"Ho, Selma," Ar-Kane shouted as they walked up the road towards the small log cabin. "Is there enough for two more?"
The woman glanced up from the pot she was stirring. "Ho, Ar-Kane," she called back with a smile, "you'll run out of appetite before this pot runs empty."
"We'll see about that, lady." He hugged the woman and bent over the pot. "Not harpy again?" he asked, sniffing at the air.
"Troll and ettin. Fresh from this morning." Selma wiped her hands on the apron at her waist. She bowed to Penelope. "Lady Samantha," she said with a wide smile, "it's a pleasure to welcome you to my home again."
Before Penelope could say a word, Ar-Kane cut in. "Ignore your eyes, Selma." Briefly he explained the events of the day.
When the mage finished, Selma bowed again. "Forgive my mistake, Penelope. The pleasure is the same, nonetheless."
The smile remained but Penelope thought she detected a flash of ice in the woman's eyes. Something that had not been there when the woman welcomed her as the guildmistress. An instant later and Selma was all warmth again.
"The stew's about done," said Selma. "Go wake your lazy friend from his nap so we can eat."
"Nap?" said Ar-Kane. "This late in the afternoon?" He took Penelope's arm and led her into the house. "I swear that man is getting old."
"Get up, dog," Ar-Kane yelled up the stairs. "Is this how you treat your favorite guest? Making me wait for my dinner?"
"You mean frequent guest," answered the familiar voice from upstairs.
"Come downstairs. I have a surprise for you." To Penelope, Ar-Kane whispered, "How would you feel about playing a little trick on the ranger?"
"I don't think-"
A door opened at the top of the stairs. "A surprise?" said Gryffon as he came down the stairs. "Have you brought your own food then?"
All the breath left her body when she saw him. How young he looked. So beautiful. It took all her resolve not to run into his arms.
The two Knights hugged in greeting. Gryffon slapped Ar-Kane on the back. "It does my heart good to see you again, my friend," he said. "Now what's this surprise of yours?"
Ar-Kane stepped aside so he could see Penelope. "Look who has come with me."
Gryffon looked at her. "I'm sorry but do I know you, lady?" he asked.
"What?" exclaimed Ar-Kane. "Gry, how could you know that wasn't Sam?"
"Have you lost your mind, mage?" Gryffon walked over to a table and poured out four goblets of wine. "Why would you think I'd mistake her for Samantha."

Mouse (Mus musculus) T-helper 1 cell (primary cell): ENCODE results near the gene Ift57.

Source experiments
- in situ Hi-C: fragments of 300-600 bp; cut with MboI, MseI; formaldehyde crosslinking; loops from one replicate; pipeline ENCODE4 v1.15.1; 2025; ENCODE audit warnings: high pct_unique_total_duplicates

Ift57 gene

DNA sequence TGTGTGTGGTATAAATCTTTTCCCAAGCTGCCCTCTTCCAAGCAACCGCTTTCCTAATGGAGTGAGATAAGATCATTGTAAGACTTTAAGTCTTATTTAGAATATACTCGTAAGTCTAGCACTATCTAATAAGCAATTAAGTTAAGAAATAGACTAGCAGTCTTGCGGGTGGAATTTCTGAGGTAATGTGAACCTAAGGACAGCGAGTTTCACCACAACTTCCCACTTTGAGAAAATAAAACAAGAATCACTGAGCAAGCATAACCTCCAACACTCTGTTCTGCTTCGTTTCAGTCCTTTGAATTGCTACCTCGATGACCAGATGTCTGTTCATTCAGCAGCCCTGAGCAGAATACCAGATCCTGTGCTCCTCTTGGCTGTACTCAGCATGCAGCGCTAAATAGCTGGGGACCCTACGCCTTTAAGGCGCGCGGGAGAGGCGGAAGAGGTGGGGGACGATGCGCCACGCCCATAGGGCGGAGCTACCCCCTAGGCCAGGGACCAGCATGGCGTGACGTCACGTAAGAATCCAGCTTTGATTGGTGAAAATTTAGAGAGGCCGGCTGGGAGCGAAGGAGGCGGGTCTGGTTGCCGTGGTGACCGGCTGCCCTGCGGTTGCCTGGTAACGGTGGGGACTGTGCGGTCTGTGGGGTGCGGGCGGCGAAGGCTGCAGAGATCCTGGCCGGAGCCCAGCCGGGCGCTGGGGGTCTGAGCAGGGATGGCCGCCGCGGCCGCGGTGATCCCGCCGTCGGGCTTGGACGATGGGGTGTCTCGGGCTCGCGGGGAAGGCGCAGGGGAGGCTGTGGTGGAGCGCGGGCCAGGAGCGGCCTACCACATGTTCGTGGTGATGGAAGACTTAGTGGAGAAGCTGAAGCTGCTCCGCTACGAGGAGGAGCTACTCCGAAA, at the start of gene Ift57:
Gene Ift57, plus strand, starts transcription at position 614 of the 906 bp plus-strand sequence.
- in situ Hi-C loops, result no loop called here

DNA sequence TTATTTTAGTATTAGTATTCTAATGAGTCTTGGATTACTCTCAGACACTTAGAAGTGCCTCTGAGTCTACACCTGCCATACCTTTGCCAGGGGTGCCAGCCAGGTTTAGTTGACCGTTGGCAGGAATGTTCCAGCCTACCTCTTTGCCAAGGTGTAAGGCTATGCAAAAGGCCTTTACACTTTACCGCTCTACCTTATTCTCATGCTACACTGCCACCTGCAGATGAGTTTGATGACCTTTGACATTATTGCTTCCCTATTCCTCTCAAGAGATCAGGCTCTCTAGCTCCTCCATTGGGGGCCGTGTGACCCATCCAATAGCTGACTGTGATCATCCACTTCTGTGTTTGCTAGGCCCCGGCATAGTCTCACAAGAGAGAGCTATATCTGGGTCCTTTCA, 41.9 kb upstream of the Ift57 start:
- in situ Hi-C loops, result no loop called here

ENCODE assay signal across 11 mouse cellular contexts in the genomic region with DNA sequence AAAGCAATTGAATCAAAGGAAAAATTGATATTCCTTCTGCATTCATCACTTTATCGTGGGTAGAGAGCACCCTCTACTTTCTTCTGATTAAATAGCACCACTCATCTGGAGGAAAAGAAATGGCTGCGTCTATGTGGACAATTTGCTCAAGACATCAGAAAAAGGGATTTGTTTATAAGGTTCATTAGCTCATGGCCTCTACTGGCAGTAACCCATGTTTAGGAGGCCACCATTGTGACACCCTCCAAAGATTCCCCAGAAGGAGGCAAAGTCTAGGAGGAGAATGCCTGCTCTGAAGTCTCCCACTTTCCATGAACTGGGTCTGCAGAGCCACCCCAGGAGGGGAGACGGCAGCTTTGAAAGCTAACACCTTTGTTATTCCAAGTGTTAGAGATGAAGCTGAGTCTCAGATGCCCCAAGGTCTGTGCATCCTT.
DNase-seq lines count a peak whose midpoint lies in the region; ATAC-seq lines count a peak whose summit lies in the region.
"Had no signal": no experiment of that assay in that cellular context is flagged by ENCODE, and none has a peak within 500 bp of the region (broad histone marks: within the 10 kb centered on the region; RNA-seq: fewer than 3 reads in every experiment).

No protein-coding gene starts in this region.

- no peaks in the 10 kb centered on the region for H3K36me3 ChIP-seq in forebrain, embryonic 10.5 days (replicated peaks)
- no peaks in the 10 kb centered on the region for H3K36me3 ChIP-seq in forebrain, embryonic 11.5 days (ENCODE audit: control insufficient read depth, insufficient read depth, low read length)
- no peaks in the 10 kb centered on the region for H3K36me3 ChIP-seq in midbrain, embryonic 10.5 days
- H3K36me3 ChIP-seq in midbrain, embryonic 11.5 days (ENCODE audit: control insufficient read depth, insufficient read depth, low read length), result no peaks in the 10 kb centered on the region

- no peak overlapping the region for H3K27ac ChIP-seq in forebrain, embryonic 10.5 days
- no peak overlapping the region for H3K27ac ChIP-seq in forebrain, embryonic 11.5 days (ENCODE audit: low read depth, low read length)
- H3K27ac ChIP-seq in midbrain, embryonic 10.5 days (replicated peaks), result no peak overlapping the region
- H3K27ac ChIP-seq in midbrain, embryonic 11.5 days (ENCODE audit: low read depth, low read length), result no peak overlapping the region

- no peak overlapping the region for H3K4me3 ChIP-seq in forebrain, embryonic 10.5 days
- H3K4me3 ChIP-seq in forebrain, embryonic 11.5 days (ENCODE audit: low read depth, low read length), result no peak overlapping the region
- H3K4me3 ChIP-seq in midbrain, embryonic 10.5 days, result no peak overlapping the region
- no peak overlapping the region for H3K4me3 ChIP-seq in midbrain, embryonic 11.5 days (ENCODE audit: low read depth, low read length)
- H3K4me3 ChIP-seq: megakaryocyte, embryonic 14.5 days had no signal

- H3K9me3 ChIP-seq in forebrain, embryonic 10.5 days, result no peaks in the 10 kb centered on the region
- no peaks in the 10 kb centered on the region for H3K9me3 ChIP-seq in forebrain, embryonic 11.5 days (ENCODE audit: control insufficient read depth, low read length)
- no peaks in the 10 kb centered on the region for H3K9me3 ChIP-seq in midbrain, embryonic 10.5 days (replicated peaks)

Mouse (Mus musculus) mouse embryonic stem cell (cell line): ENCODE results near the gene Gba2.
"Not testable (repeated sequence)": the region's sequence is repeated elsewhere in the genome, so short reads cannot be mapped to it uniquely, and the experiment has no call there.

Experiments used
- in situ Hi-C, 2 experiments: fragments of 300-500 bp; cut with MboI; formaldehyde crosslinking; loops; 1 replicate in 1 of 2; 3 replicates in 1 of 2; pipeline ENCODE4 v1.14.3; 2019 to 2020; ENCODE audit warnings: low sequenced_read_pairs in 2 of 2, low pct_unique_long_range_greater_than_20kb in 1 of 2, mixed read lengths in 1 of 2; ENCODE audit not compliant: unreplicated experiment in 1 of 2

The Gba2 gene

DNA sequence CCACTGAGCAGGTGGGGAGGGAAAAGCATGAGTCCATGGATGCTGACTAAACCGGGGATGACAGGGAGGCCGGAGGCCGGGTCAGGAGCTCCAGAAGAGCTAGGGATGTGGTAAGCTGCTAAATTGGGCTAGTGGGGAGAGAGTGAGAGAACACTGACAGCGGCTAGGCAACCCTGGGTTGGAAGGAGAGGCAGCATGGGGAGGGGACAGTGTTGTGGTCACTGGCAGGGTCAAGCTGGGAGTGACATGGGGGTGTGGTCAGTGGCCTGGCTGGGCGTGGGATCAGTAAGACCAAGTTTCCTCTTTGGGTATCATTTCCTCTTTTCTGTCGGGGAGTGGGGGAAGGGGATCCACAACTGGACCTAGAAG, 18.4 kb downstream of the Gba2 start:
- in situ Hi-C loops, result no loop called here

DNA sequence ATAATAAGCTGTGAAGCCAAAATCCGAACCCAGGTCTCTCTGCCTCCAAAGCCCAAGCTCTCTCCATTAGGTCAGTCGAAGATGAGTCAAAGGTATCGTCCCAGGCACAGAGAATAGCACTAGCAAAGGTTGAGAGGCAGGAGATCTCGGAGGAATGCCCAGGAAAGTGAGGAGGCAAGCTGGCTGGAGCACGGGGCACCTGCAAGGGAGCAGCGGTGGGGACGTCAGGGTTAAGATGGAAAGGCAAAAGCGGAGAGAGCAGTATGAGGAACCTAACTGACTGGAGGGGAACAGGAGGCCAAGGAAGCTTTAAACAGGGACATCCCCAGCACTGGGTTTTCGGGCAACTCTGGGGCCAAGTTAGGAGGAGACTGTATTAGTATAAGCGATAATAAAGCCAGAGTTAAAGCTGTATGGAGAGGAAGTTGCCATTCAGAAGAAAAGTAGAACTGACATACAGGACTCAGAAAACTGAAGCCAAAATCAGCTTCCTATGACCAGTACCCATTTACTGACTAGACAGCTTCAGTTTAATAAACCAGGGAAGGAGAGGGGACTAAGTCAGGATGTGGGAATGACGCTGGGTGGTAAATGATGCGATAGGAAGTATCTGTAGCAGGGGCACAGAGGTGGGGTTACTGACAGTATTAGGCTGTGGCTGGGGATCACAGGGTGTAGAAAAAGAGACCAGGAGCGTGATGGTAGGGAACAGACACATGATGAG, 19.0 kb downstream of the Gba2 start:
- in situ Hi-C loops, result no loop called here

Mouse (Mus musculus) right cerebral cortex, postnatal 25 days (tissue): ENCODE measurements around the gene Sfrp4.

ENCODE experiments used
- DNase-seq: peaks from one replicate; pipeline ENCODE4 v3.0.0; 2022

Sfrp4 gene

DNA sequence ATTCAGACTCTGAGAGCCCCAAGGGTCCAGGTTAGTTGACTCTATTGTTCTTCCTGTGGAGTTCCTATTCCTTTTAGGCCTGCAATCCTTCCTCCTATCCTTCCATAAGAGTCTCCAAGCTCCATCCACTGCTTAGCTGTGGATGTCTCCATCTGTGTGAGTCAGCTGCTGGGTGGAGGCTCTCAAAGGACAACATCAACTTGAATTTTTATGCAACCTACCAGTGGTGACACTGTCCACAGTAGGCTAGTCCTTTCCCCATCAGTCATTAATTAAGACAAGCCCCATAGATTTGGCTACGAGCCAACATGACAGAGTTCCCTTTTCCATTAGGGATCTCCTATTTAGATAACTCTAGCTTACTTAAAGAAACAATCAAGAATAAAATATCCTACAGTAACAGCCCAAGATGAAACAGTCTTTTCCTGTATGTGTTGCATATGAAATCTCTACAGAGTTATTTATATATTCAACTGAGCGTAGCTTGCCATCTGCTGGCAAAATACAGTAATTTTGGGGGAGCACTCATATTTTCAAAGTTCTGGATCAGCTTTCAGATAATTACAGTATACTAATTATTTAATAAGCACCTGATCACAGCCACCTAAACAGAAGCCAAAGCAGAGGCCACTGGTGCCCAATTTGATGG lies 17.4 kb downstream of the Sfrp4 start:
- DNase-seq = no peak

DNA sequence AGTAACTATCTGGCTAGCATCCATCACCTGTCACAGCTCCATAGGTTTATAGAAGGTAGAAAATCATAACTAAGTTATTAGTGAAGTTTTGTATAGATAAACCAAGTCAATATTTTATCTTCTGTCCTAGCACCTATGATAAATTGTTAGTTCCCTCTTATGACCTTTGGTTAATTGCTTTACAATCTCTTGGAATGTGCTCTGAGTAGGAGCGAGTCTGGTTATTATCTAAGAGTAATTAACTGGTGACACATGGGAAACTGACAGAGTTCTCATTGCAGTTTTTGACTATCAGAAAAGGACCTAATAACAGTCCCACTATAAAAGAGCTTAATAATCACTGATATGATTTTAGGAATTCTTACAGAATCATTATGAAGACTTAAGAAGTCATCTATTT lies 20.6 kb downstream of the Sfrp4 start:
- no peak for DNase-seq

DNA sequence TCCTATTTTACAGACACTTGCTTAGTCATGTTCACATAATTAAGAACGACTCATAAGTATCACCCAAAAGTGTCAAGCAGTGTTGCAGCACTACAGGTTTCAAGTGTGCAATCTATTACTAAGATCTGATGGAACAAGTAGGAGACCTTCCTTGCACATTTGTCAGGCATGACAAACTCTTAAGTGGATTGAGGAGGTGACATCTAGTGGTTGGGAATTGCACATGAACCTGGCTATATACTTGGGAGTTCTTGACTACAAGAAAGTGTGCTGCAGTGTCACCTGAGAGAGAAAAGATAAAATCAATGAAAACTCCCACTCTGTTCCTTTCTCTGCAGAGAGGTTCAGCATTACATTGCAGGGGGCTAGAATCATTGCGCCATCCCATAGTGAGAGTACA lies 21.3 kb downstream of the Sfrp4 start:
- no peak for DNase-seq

"Why? Look at her, man. She's almost an exact-"
"He loves her," Penelope said.
The ranger's head whipped around. His eyes cut at her like daggers. "Who are you, that you pretend to know me?" he asked in a dangerous voice.
"Nobody," she said, turning away so they would not see the tears she fought to hold back. "I'm nobody."
Ar-Kane came to her aid. "Gry, I'm sure she meant no offense."
"He's right," she said, "I meant no offense. Please forgive me if I spoke out of turn."
He was right behind her now. She could feel the heat coming off his body. "No, lady," he said, "the fault is mine. Would you excuse my foolishness?"
"Sure, no problem," she said, turning and holding out her hand. "Hail, I'm Penelope. And you are?"
The two Knights laughed. Gryffon took her hand in his. "Well met, Penelope. Gryffon of the Sunset Knights at your service. Come, my nose tells me the stew is ready."
Gryffon led her outside with Ar-Kane right behind. "Penelope, have you ever tasted Troll Goulash."
"Troll? Like in 'hiding under the bridge' kind of troll."
"Um, I suppose so," he answered as they joined Selma at the table, "though that would have to be a pretty big bridge."
During the meal, they talked of Penelope's first visit to the castle and the latest news of the guild.
"By the way, Gry," said Ar-Kane, picking at his teeth with a splinter of troll leg bone, "I thought you were supposed to meet me yesterday to help with the missive to the Cove Council about adding patrols around their cemetery? What happened?"
"Yesterday? Oh, I was…" Gryffon looked very confused. "Yesterday, I…That's funny. I can't remember what I did yesterday. I remember promising to meet you but that's it."
He asked Selma, "What did I do yesterday?"
She shrugged. "I was with the militia the whole day. I didn't see you until evening."
Ar-Kane burst out laughing. He grabbed Gryffon's goblet. "No more for you, my friend. You brain's becoming addled."
Gryffon shared the joke. "Good thing you'll never have to worry about that," he said.
"Aye, one of the benefits of being crazy at the start." Ar-Kane leaned over to Penelope and whispered into her ear, "Not the bad kind of crazy, don't you worry."
"Whew," she replied with exaggerated relief, "that's a real load off my mind."
Selma rose and began clearing the dishes. The others offered to help but Selma refused.
"Finish your guild business," she said. "Tonight's the last day for the Festival of Flowers in the city proper. I thought we could take a walk and enjoy the closing ceremonies."
They all agreed. So, as Selma cleaned up, Ar-Kane discussed what little business he had.
"I didn't come just for dinner," he said. "Sam asked me to bring you back to the castle. The decision has been made on what the council discussed at the last meeting. We will perform the ritual at first light. Sam wants as many Knights as possible to attend."
Penelope guessed they were talking about the artifact Gryffon told her about. Ar-Kane must mean that the Knights would invoke the curse tomorrow morning. Had Gryffon said the traitor attacked before or after the curse? It had to be after because the Rose failed to unlock the artifact once they had it. But how much after? And who was the traitor? She had met most of the Knights and she didn't have a clue one way or the other. How could she stop something when she was as blind as the rest of them?
Ar-Kane had stopped talking and was getting up from the table. "If you'll excuse me, I must attend to business at the privy."